Answer: First off, our modern Bible versions are essentially the same doctrinally as the oldest surviving manuscripts of both the Old and New Testaments. Since we have tens of thousands of manuscripts from different time periods, scholars, linguists, and translators have been able to compare them and therefore, discover manmade errors, whether made by mistake or deliberately. (These manuscripts are copies of the copies of the copies, etc. of the originals or "autographs"; copies were made by hand in order to preserve the text.)

During the first century, the Septuagint (Greek translation of the Old Testament) was a popular version, which Jesus' disciples and apostles (and it seems even Jesus himself) used and quoted from. Thus, their use attested to the reliability of that version. We still have that version, which, besides manmade errors, is essentially the same in doctrine as our modern Bible translations. It's wording is also similar to the Dead Sea Scrolls, the earliest surviving Hebrew manuscripts which date between 200 and 70 BC.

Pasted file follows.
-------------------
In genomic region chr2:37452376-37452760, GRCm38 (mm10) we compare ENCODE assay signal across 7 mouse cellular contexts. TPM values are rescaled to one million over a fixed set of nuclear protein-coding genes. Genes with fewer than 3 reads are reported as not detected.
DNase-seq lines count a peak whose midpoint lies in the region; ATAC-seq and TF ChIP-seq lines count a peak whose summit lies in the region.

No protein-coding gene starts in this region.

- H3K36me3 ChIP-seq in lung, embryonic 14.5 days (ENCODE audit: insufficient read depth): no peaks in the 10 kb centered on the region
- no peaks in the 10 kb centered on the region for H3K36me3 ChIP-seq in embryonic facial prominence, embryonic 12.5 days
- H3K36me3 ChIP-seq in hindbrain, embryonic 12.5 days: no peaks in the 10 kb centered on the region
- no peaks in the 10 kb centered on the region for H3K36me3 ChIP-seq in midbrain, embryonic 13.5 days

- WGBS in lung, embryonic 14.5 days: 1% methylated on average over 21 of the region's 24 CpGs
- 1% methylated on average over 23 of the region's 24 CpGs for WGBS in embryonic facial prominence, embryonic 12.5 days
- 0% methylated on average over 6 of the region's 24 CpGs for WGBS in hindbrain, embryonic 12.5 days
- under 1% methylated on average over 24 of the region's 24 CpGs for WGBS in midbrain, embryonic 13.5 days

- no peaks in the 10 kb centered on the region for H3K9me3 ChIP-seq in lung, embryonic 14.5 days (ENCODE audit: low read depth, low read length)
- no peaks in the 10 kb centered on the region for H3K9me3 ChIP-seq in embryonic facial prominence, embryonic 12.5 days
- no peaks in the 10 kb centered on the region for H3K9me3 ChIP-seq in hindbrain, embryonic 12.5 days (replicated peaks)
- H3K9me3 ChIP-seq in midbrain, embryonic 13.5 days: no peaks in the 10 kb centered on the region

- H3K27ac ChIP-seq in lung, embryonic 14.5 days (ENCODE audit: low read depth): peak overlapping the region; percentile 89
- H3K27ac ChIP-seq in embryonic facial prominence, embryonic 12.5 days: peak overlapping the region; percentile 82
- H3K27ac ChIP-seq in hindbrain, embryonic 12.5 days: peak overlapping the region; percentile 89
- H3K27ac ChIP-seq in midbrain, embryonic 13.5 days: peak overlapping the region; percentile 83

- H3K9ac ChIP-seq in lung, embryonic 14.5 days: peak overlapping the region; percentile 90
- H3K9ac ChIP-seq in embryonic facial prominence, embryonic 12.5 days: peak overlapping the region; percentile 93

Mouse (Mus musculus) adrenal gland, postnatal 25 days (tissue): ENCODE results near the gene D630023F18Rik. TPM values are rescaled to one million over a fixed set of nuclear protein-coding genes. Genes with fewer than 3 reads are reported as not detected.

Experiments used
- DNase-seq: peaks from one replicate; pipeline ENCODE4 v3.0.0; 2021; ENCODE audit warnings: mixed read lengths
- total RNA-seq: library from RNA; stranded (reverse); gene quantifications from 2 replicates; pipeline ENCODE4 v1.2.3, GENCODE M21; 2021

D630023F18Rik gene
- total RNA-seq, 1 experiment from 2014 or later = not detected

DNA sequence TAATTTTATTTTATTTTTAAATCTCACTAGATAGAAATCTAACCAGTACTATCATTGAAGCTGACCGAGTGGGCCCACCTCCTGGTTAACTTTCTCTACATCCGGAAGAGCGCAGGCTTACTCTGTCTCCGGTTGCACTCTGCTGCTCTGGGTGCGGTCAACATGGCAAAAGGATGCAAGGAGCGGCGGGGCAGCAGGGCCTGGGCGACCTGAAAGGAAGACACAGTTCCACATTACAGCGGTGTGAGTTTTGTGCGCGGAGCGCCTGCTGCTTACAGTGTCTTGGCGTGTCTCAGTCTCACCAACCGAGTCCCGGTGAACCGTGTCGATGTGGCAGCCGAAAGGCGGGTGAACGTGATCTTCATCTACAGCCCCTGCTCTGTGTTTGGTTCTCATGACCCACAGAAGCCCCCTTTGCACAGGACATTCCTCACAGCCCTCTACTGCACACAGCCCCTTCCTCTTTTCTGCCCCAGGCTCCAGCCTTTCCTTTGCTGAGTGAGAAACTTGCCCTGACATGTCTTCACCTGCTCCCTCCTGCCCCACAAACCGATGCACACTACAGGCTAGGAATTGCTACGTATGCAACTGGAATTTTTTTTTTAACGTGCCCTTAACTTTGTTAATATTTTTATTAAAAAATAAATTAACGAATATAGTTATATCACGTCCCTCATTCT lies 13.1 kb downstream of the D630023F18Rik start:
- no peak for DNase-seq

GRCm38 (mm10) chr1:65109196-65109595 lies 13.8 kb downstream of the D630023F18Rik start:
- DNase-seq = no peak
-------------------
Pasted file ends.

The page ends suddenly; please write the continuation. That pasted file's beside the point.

The oldest manuscripts we have of the New Testament (Greek Scriptures) are dated between 200 and 400 AD (a fragment of the Gospel of John is dated around 125 AD), and scholars affirm that those versions are doctrinally the same as our modern versions; only errors made by copyists exist, and these errors do not affect Biblical doctrines. Thus, the Bible in its entirety has been preserved for these past 3,500 years.

Second, the Bible is unlike any other sacred text ever existed. The Bible is proven to be the only book written by God. The Bible is: